Workers Describe How They’re Trying to Survive the Trump Shutdown

“Not knowing if I can pay the rent or feed my family next week is hard.”

J. Scott Applewhite/AP

For indispensable reporting on the coronavirus crisis, the election, and more, subscribe to the Mother Jones Daily newsletter.

At a Christmas Day press conference, President Donald Trump told reporters that federal workers had signaled to him that they were happy to be furloughed or working without pay. But as the partial government shutdown enters its fifth day, federal workers, contractors, and others who face an indefinite period without a paycheck have taken to Twitter using the hashtag #ShutdownStories to share how it’s affecting their lives.

After Trump insisted that a bill to fund the government include money for a border wall with Mexico, the government entered a partial shutdown on Friday at midnight, after the Senate failed to reach an agreement to keep the government open. More than 380,000 federal workers have been furloughed, while more than 420,000 are deemed “essential” and working without pay. The partial shutdown affects a number of agencies, including the Department of Justice and the Department of Homeland Security. Low-wage federal contractors who work as janitors, security guards, and cafeteria servers will also be forced to take leave—and will not receive back pay even if Congress signs legislation authorizing it.

One woman described how her husband may have to go without pay in the new year, even though he is a member of the military.

In the wee hours of Christmas morning, a man tweeted that with the training for his new government job canceled by the shutdown, he has been left in a desperate situation.

https://twitter.com/Ancient_Scout/status/1077446913333579776

Parents also took to Twitter to describe how the shutdown was affecting their children.

When Rep. Scott Perry (R-Pa.) was asked about retroactive pay for workers, he replied, “Who’s living that they’re not going to make it to the next paycheck?” But for many workers, a recurring theme was fear about paying rent or mortgages.

The shutdown took place during the busy holiday travel season, and a man spoke to a Transportation Security Administration employee who was working for free on Christmas Day.

The White House, meanwhile, has indicated that the shutdown may last into the new year. “It’s very possible that this shutdown will go beyond the 28th and into the new Congress,” acting chief of staff Mick Mulvaney said Sunday. The reason? Trump refuses to back down until he gets funding for the wall. “I can’t tell you when the government is going to reopen,” he said on Christmas Day. “I can tell you it’s not going to be open until we have a wall, a fence, whatever they’d like to call it.”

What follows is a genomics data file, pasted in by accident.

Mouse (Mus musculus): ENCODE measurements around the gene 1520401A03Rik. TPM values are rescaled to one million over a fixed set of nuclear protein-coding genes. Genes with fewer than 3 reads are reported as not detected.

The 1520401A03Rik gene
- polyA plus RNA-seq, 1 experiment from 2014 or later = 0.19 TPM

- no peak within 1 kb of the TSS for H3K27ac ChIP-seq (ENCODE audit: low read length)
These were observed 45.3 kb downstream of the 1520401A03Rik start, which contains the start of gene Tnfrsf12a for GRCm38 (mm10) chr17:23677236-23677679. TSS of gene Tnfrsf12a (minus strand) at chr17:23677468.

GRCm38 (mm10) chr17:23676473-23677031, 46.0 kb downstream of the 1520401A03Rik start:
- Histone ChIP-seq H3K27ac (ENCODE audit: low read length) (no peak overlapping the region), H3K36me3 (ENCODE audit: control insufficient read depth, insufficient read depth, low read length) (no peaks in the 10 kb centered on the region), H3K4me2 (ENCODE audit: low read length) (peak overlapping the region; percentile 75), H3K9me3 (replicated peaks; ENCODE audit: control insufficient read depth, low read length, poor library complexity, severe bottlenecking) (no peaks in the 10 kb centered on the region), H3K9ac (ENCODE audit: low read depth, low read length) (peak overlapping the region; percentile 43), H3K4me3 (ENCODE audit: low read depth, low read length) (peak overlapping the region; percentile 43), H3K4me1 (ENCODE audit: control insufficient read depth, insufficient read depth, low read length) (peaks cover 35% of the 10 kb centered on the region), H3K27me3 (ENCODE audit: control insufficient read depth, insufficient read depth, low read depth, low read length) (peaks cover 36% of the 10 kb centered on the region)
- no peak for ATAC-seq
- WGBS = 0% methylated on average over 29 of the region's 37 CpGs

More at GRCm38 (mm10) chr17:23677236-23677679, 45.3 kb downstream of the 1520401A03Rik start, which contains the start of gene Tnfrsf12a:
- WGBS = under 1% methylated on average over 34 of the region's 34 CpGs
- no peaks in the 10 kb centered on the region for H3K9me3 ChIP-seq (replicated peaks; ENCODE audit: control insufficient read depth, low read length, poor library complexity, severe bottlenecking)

DOES IT FEEL LIKE POLITICS IS AT A BREAKING POINT?

Headshot of Editor in Chief of Mother Jones, Clara Jeffery

It sure feels that way to me, and here at Mother Jones, we’ve been thinking a lot about what journalism needs to do differently, and how we can have the biggest impact.

We kept coming back to one word: corruption. Democracy and the rule of law being undermined by those with wealth and power for their own gain. So we're launching an ambitious Mother Jones Corruption Project to do deep, time-intensive reporting on systemic corruption, and asking the MoJo community to help crowdfund it.

We aim to hire, build a team, and give them the time and space needed to understand how we got here and how we might get out. We want to dig into the forces and decisions that have allowed massive conflicts of interest, influence peddling, and win-at-all-costs politics to flourish.

It's unlike anything we've done, and we have seed funding to get started, but we're looking to raise $500,000 from readers by July when we'll be making key budgeting decisions—and the more resources we have by then, the deeper we can dig. If our plan sounds good to you, please help kickstart it with a tax-deductible donation today.

Thanks for reading—whether or not you can pitch in today, or ever, I'm glad you're with us.

Signed by Clara Jeffery

Clara Jeffery, Editor-in-Chief

payment methods

We Recommend

Latest